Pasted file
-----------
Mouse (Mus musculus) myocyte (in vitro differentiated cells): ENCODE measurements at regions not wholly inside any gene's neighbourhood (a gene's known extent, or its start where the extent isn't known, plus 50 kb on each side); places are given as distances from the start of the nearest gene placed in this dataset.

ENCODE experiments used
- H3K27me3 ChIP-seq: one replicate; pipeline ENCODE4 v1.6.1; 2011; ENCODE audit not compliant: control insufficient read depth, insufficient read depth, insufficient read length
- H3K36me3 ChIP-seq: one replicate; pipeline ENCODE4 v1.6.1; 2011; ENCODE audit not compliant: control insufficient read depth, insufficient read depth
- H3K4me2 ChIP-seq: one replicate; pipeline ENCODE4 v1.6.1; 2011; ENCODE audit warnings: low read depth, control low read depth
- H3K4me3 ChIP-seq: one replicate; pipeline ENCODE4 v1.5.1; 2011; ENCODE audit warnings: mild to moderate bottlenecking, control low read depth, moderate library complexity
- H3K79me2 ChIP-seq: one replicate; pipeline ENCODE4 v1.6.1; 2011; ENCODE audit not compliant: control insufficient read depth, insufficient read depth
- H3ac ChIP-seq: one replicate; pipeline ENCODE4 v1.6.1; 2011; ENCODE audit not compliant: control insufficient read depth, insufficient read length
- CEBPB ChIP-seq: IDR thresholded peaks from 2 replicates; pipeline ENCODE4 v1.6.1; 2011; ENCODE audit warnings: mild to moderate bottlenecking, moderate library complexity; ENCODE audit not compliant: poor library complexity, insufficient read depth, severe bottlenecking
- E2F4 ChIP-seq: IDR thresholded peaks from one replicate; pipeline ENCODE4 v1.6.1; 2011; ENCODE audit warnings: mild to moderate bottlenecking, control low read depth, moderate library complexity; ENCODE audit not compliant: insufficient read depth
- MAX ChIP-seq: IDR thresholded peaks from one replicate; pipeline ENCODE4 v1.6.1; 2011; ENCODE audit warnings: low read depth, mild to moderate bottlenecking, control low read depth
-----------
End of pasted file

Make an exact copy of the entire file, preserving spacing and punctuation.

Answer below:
Mouse (Mus musculus) myocyte (in vitro differentiated cells): ENCODE measurements at regions not wholly inside any gene's neighbourhood (a gene's known extent, or its start where the extent isn't known, plus 50 kb on each side); places are given as distances from the start of the nearest gene placed in this dataset.

ENCODE experiments used
- H3K27me3 ChIP-seq: one replicate; pipeline ENCODE4 v1.6.1; 2011; ENCODE audit not compliant: control insufficient read depth, insufficient read depth, insufficient read length
- H3K36me3 ChIP-seq: one replicate; pipeline ENCODE4 v1.6.1; 2011; ENCODE audit not compliant: control insufficient read depth, insufficient read depth
- H3K4me2 ChIP-seq: one replicate; pipeline ENCODE4 v1.6.1; 2011; ENCODE audit warnings: low read depth, control low read depth
- H3K4me3 ChIP-seq: one replicate; pipeline ENCODE4 v1.5.1; 2011; ENCODE audit warnings: mild to moderate bottlenecking, control low read depth, moderate library complexity
- H3K79me2 ChIP-seq: one replicate; pipeline ENCODE4 v1.6.1; 2011; ENCODE audit not compliant: control insufficient read depth, insufficient read depth
- H3ac ChIP-seq: one replicate; pipeline ENCODE4 v1.6.1; 2011; ENCODE audit not compliant: control insufficient read depth, insufficient read length
- CEBPB ChIP-seq: IDR thresholded peaks from 2 replicates; pipeline ENCODE4 v1.6.1; 2011; ENCODE audit warnings: mild to moderate bottlenecking, moderate library complexity; ENCODE audit not compliant: poor library complexity, insufficient read depth, severe bottlenecking
- E2F4 ChIP-seq: IDR thresholded peaks from one replicate; pipeline ENCODE4 v1.6.1; 2011; ENCODE audit warnings: mild to moderate bottlenecking, control low read depth, moderate library complexity; ENCODE audit not compliant: insufficient read depth
- MAX ChIP-seq: IDR thresholded peaks from one replicate; pipeline ENCODE4 v1.6.1; 2011; ENCODE audit warnings: low read depth, mild to moderate bottlenecking, control low read depth